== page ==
[See a real screenshot]
[See an ANIMATED screenshot (v2.2)] (may be slow on older machines)
In a typical usage, a user might need to check a few things and run a number of commands on five different machines. After setting up all the windows to work with xlax (see below), and with send strings set to hostnames, the user will type "ssh " and then click "Send String", and then type return, and the user will simultaneously log into those five different machines. They can then type the commands once and see them run on all machines at the same time.
This method of setup can be tedious, and xlax also allows for automated setup. If you press the "Find xlax:" button, or if you start xlax with -find, it will search for windows with a Name hint that starts with "xlax:" and add them automatically. Additionally, any text after the "xlax:" will be used as the send string. The "xlax:" prefix can be changed to some other string with the "-prefix" option. For xterms, the name hint is set with the "-name" option. Here's an example:
example% xterm -xrm 'XTerm*allowSendEvents: true' -name xlax:string1 &  555 example% xterm -xrm 'XTerm*allowSendEvents: true' -name xlax:string2 &  556 example% xterm -xrm 'XTerm*allowSendEvents: true' -name xlax:string3 &  557 example% xlax -find &While all this is an improvement, it is still tedious to prepare all of the windows with the proper Name hint. The real use for this method is to make window setup script-able, for cases where you repeatedly need the same layout of windows. One such script (mkxlax) is included in this package, and is described below.
mkxlax host1 host2 host3 host4 host5This command will create 5 xterms, with sendEvents enabled, and with the name hints set to the arguments, e.g. the first window will have a name hint of "mkxlax:host1". mkxlax then starts up "xlax -find -prefix mkxlax", to find all the windows that have been set up.
mkxlax also has options for controlling the positioning of the windows, allowing them to be tiled or stacked, overlapped or not. It also has options for using different xlax prefixes (with "-group") so that you can run multiple mkxlax commands at the same time without interfering with each other.
All of these options can be stored in a configuration file that lets you have simple presets that you can bring up as needed. This can include the list of send strings, but it doesn't have to. The presets can be overridden on the command line. You can then have a quick command like "mkxlax -layout macservers" to bring up all of your mac servers in a particular arrangement on the screen, or run a command "mkxlax -layout stack_vertical host1 host2 host3" to layout an arbitrary set of windows in an arrangement that you've predefined.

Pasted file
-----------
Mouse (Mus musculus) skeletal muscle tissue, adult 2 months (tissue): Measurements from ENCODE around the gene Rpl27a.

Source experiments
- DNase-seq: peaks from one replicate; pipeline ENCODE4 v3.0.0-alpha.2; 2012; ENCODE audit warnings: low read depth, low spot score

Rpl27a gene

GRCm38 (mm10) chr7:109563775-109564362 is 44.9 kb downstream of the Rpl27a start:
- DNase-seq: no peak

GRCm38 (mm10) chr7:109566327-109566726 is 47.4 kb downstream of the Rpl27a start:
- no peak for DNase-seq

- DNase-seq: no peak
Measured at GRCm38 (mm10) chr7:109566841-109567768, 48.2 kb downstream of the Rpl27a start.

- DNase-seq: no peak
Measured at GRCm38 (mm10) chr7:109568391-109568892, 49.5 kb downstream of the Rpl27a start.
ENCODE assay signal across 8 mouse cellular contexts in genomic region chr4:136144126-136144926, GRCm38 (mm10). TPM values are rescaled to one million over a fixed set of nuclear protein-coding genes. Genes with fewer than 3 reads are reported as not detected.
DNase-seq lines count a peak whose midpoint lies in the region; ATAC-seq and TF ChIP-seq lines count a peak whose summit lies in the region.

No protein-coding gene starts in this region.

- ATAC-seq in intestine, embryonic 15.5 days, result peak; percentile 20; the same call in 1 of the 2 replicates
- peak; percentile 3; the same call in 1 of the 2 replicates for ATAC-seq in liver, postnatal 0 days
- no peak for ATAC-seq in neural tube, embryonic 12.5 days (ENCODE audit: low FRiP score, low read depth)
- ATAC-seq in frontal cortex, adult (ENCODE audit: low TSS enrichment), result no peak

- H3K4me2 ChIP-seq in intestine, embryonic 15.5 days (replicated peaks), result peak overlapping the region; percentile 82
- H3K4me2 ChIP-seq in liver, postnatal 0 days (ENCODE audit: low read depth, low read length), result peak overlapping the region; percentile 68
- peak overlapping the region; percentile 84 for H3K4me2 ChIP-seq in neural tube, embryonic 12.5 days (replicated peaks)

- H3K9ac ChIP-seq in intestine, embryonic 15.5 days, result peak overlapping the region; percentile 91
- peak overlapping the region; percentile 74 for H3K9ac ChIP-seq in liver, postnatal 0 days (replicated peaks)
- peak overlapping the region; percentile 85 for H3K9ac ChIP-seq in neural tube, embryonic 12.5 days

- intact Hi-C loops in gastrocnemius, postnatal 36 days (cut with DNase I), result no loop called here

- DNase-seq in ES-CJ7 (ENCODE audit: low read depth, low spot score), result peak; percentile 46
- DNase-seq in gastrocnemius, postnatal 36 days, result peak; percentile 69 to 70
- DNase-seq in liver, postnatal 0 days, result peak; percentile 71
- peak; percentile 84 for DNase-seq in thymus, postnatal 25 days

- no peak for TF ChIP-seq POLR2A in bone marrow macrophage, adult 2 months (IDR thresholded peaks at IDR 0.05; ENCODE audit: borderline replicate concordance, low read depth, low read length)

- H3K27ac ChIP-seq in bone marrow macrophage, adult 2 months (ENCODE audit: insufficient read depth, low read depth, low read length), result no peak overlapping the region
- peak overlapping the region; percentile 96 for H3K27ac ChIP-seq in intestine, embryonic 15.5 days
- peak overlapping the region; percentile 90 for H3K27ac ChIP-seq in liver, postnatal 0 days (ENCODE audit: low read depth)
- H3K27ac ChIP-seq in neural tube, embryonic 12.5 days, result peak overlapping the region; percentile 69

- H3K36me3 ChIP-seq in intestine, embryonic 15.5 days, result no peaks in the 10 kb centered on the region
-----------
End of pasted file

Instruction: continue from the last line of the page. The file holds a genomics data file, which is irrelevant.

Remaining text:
mkxlax is further described in a man page included in the distribution.
It does of course multiply your ability to shoot yourself in the foot.
xlax was modified by me in 2007 to allow for automatically finding windows based on the name hint. Also added was automatic dropping of dead windows, and an improved interface for manually setting the send string.
A different version of mkxlax was written by me initially in maybe 1998. It was completely rewritten in 2007 to accomodate xlax' ability to automatically find and add windows.
(Version 2.3 can be downloaded here.
June 11, 2008 - paste current selection
(Version 2.2 can be downloaded here. June 6, 2008 - mkxlax: control xterm size and options)
(Version 2.1 can be downloaded here. March 6, 2008 - mkxlax configuration file support)
(Version 2.0 can be downloaded here. Aug 21, 2007)
(Prehistoric version can be downloaded here. Nov 4, 1992)
xlax is now listed at freshmeat.net. If you want to be notified of changes on this project, please subscribe there (freshmeat account required).
cd (to some place where you have write access, and a spare 200KB) cp /path/to/xlax2.3.tar.gz . (if it is not already in this directory) gunzip xlax2.3.tar.gz tar xvf xlax2.3.tar cd xlax2.3 xmkmf makeInstallation must be done by hand, but there are only four files to install: xlax, mkxlax, xlax.man, and mkxlax.man (the man pages can be installed in section 1 or section 8 at the user's discretion).
mkxlax uses perl (any version should work). To install, the first line of the file may need to be changed to point to an existing copy of perl.
Two terminal programs apparently have some amount of built-in functionality to do what xlax does. konsole apparently allows you to type into all the tabs of a window at once. This would have the disadvantage that you can only see output from one of those tabbed subwindows. MGT also reportedly has some kind of functionality like this, but I don't know the details.
There's also tentakel, which is quasi-interactive, in that once you have connected to a group of systems, you can run multiple commands, but they are not executed fully interactive.
There's also something called c3, for Cluster Command and Control. And something called fanout, which may be different than the fanout which is available as part of bitcluster.
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